Knowing your forage yield is vital to creating an accurate grazing plan. In these videos, Dr. Joe Brummer at Colorado State University’s Department of Soil and Crop Sciences demonstrates four different methods to estimate your pasture yield: the cut and weigh method, the grazing stick method, the falling plate method, and the rising plate method.

1. Cut and weigh is the most accurate method. Using a 0.25 square meter frame, trim the forage that falls within the quadrat to ground level. You should take at least 10 cut and weigh measurements across your pasture to get accurate results. Assuming the grass is 20% dry matter, multiply the wet grams of forage by 0.2 to get the value in dry matter. If your quadrat is 0.25 meters squared, multiply the average grams of dry matter by 35.69 to convert to lbs/acre (conversion rate for a 0.25 square meter quadrat). The conversion rate you choose will depend on your ground cover and forage type.

2. Using a grazing stick is the most commonly-used method for estimating forage yield. Walk the pasture and take about 30 different height measurements to get a good estimate of your forage height. Measure the forage height to the last number you can easily see on the grazing stick. Take the average of all of your height measurements. Multiply this average forage height by 250 lbs/acre/inch of height depending on your forage type and coverage. Check your grazing stick to find the correct conversion rate for your pasture conditions. The result of the conversion will give you forage in lbs/acre.

3. The falling plate method uses a grazing stick or yard stick to measure the height of forage under a heavy plate. The compression of the grass under the plate leads to a more accurate height estimation because you are not eye-balling the forage level. You should do repeat measurements across your pasture with this method as well. Using the average plate meter height in inches, multiply by 432 lbs/acre/inch of forage height to get a forage estimation in lbs/acre.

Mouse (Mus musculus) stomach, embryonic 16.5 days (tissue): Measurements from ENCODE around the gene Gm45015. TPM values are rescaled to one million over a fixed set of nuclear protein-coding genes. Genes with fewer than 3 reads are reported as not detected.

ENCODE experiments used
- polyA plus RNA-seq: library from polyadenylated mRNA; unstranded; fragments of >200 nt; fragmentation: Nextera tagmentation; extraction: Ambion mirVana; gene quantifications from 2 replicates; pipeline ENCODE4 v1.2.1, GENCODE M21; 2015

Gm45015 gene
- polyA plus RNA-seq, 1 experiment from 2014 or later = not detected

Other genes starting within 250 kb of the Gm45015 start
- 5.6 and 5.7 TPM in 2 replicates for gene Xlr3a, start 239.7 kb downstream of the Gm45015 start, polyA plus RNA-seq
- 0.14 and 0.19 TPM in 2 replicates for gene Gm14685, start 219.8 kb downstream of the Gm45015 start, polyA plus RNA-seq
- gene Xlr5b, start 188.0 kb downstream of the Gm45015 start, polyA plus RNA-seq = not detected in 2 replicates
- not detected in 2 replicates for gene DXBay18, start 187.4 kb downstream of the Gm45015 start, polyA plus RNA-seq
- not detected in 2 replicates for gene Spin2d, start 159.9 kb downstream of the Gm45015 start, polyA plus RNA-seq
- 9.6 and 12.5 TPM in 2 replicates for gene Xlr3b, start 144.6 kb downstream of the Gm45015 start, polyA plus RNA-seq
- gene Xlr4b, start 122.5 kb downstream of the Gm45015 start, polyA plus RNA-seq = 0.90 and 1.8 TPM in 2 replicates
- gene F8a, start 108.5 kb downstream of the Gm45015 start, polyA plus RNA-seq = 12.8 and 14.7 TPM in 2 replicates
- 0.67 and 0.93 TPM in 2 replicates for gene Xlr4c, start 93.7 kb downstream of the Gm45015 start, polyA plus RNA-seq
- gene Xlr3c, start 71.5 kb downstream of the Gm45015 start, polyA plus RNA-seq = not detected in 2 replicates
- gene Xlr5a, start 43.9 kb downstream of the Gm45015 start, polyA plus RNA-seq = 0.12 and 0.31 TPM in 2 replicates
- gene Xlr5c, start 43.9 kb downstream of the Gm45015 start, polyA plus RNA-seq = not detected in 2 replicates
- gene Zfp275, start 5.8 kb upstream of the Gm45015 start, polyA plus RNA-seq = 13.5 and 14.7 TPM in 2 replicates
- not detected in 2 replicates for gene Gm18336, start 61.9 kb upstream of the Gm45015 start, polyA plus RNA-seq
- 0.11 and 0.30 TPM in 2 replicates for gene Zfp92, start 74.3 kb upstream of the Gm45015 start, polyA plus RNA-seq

3. The rising plate method uses a rising plate meter, a piece of equipment developed in New Zealand. If you have a rising plate meter, walk the pasture and take about thirty measurements. To take a measurement, press the rising plate meter onto the pasture surface and push to the ground. Pull up the rising plate meter and it will beep, showing you the forage height measurement. The rising plate meter will also calculate the average height measurement after you take several measurements. Take this average forage height value and multiply by 126 lbs/acre/cm of height to convert to lbs of forage per acre. These conversion factors are estimates for the specific pasture conditions at the irrigated pasture at Colorado State University, so you may need to do some research to see if these conversion rates will be accurate for your pastures. The rising plate method may be the most convenient, but the rising plate meter cost CSU $700.

Dr. Joe Brummer is an Extension Forage Specialist and associate professor of Forage Science at Colorado State University’s Soil and Crop Sciences department. He leads the CSU Grazing Project, researching the production and economics of converting a pivot of irrigated corn to irrigated pasture under management intensive grazing.

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